Outside of these two main categories of carotenoids, there is also a type of carotenoid called provitamin A. Provitamin A carotenoids are converted into vitamin A in the intestine or in the liver, and provide the body with important nutrients from human health. 


Just because a carotenoid is a provitamin A carotenoid, however, doesn’t mean that it isn’t also either a carotene or a xanthophyll. Alpha-carotene and beta-cryptoxanthin are two examples of provitamin A carotenoids. 

 

Common Carotenoids

 

 

 

Some of the most common carotenoids have specific properties that are worth mentioning and looking into. That way, you know exactly how each one is benefiting your health!

 

Lutein

 

Lutein is one carotenoid that you’ll find in a lot of common fruits and vegetables. It’s most commonly found in kale, spinach, squash, pumpkin, paprika, avocado, and enriched eggs. 


But why is lutein important? Lutein is one of two carotenoids found in the retina, which means that it can significantly help improve eye health. Lutein helps protect your eyes from blue light, which is especially important in a society focused on using computers and screens!


Additionally, a study conducted by the National Eye Institute has found that lutein may be associated with reducing the risk of macular degeneration.


The eyes aren’t the only part of the body that are helped by lutein, however; it’s also good for helping prevent the formation of plaques which can prevent blood flow to the heart and lead to heart disease. And, it can act as an antioxidant on cholesterol and prevent it from building up and clogging the arteries. 

 

Beta-carotene

 

As we mentioned earlier, beta-carotene is a provitamin A carotenoid, which means that it produces vitamin A in the human body. It’s most commonly found in cantaloupe, mangoes, gac fruit, carrots, sweet potatoes, spinach, and kale. Orange foods are commonly colored by beta-carotene, so choosing orange fruits and vegetables is a safe bet for introducing beta-carotene into your diet.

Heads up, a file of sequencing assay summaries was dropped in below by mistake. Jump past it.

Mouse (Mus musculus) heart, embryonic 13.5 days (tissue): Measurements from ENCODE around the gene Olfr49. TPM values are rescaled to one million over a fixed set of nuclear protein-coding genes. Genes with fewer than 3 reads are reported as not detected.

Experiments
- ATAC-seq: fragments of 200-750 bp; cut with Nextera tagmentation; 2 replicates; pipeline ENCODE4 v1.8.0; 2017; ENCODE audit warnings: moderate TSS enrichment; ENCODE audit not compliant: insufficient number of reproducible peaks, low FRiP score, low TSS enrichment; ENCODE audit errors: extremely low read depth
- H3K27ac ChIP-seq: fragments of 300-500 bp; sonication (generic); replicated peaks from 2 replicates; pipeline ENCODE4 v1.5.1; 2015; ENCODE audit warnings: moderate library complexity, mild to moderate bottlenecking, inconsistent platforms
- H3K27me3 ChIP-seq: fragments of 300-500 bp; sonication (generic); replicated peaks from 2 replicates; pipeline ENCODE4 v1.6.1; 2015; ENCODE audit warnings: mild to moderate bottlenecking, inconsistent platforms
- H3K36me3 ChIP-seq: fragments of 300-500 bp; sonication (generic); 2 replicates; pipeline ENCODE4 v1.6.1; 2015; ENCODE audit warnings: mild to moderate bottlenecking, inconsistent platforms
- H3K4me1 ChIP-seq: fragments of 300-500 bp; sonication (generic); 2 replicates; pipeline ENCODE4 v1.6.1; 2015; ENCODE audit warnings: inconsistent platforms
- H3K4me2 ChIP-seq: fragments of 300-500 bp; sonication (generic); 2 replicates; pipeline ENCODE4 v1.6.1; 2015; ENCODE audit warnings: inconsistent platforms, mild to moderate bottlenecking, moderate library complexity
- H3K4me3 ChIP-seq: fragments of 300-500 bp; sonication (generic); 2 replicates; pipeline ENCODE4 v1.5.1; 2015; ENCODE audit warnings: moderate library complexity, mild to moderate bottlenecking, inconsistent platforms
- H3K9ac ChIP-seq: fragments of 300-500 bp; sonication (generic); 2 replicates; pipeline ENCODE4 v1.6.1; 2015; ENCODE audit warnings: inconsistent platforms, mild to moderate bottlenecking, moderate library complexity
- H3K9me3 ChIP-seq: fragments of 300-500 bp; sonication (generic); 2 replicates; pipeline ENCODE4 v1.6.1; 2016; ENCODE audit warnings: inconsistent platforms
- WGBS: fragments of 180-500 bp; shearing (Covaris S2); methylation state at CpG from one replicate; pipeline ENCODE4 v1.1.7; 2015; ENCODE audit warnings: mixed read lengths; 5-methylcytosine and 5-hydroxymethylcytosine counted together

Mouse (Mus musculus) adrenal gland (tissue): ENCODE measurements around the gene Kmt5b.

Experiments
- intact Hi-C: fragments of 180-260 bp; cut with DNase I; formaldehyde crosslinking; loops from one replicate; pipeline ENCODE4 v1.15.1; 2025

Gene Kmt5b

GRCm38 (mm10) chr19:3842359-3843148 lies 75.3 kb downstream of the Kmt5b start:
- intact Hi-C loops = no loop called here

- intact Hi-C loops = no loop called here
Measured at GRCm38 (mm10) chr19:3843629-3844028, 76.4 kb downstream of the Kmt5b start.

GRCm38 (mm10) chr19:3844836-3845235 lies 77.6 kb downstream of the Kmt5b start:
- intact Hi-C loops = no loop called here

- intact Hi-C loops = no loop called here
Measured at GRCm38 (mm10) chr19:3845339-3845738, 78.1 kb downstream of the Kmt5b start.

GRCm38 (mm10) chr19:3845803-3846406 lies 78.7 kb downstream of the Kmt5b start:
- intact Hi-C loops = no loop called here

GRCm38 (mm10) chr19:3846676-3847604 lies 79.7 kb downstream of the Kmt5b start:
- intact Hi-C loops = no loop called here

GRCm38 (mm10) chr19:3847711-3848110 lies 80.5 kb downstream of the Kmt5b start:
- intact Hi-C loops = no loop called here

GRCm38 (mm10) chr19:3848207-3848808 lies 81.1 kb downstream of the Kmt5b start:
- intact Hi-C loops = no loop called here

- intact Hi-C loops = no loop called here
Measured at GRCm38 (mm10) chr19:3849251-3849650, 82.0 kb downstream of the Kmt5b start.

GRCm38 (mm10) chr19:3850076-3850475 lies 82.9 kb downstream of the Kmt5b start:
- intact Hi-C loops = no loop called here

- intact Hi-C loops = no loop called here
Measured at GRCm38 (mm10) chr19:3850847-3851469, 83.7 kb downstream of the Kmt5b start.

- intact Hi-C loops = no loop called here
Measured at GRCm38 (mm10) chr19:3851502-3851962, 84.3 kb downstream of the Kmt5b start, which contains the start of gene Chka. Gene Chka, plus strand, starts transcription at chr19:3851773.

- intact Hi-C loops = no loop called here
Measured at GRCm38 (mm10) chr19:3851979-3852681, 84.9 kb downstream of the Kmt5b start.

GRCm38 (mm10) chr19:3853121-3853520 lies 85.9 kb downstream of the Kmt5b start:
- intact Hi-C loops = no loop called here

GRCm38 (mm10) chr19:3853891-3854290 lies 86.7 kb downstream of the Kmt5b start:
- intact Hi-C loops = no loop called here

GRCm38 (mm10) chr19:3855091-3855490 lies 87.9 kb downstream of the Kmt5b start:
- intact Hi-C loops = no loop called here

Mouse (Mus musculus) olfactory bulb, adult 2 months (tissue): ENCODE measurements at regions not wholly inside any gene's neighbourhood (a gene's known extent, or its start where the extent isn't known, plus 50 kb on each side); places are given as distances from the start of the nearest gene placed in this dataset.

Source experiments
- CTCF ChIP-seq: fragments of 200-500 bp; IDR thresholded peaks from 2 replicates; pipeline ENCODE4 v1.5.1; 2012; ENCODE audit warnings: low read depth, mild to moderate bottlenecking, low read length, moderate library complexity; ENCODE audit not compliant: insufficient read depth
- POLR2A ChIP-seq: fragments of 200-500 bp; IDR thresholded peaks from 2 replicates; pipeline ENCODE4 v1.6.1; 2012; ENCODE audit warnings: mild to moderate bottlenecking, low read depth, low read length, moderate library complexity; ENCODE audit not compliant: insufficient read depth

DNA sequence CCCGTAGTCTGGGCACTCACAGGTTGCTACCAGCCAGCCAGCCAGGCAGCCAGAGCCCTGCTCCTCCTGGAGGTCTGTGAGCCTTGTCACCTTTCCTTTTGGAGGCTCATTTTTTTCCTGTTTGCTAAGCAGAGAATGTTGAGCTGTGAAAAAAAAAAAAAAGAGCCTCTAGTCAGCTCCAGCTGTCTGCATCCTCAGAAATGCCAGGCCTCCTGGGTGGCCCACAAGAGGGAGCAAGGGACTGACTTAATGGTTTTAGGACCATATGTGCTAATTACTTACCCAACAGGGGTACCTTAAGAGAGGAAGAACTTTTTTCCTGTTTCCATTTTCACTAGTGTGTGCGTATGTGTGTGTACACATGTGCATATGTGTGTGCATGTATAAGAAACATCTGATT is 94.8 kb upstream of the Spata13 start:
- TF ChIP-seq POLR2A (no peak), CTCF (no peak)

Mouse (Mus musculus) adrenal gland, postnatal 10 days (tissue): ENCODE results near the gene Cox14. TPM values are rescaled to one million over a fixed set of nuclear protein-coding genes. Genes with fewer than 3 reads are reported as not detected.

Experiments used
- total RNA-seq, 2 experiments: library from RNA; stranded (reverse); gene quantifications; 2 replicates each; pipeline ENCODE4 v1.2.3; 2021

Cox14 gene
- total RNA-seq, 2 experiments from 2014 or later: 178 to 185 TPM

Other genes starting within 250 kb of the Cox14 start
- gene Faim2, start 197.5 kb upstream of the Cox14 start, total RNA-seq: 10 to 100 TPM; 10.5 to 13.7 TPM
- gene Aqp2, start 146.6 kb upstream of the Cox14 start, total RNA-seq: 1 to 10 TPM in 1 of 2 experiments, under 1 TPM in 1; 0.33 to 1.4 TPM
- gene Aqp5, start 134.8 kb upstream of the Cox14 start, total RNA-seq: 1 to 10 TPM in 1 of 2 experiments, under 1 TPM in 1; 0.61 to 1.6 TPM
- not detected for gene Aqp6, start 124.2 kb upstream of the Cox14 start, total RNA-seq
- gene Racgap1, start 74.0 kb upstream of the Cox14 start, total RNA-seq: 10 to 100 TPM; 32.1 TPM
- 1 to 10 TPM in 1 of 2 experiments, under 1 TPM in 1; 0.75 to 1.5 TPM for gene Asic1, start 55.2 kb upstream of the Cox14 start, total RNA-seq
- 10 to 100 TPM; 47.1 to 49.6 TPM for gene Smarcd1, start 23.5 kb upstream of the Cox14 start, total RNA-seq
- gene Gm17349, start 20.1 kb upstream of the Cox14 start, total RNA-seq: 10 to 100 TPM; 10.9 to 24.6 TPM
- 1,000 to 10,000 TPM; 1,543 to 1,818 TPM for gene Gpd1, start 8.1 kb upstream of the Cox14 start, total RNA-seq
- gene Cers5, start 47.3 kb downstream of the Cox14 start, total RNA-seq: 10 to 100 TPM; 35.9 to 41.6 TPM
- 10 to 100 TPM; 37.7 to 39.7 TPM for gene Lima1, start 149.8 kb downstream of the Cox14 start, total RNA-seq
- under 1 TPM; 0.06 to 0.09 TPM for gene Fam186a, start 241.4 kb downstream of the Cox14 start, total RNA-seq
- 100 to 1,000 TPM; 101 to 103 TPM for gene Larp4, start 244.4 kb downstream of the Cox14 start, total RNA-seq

Beta-carotenoids also help protect against sunburn, which make them an important part of a summer diet! They also have been studied for their properties to lower the risk of high blood pressure, high blood sugar, and high cholesterol. Their antioxidant properties help to mitigate these types of maladies and keep you healthy!

 

Lycopene

 

The third most common type of carotenoid is lycopene. Lycopene is a bright red carotenoid that is found in watermelons, tomatoes, guavas, and gac fruit. You can also find lower amounts of it in asparagus, carrots, and parsley. 


Lycopene is important because of its unique molecular shape which deactivates free radicals and acts as a powerful antioxidant. Many studies have also shown that it may be linked with fighting prostate cancer and osteoporosis, making it another important compound for daily health and disease prevention.

 

Get Your Carotenoids With Gac

 

 

Gac contains high levels of carotenoids of any fruit or vegetable; in fact, it contains 70 times more lycopene than tomatoes and 10 times more beta-carotene than carrots! By incorporating gac fruit into your diet, you can stay healthy and fight disease naturally. 


Not sure how to get gac into your diet? GacLife offers a wide range of drinks that are infused with gac fruit to help your body get the nutrients it needs from a natural and organic source. Check out our drinks today!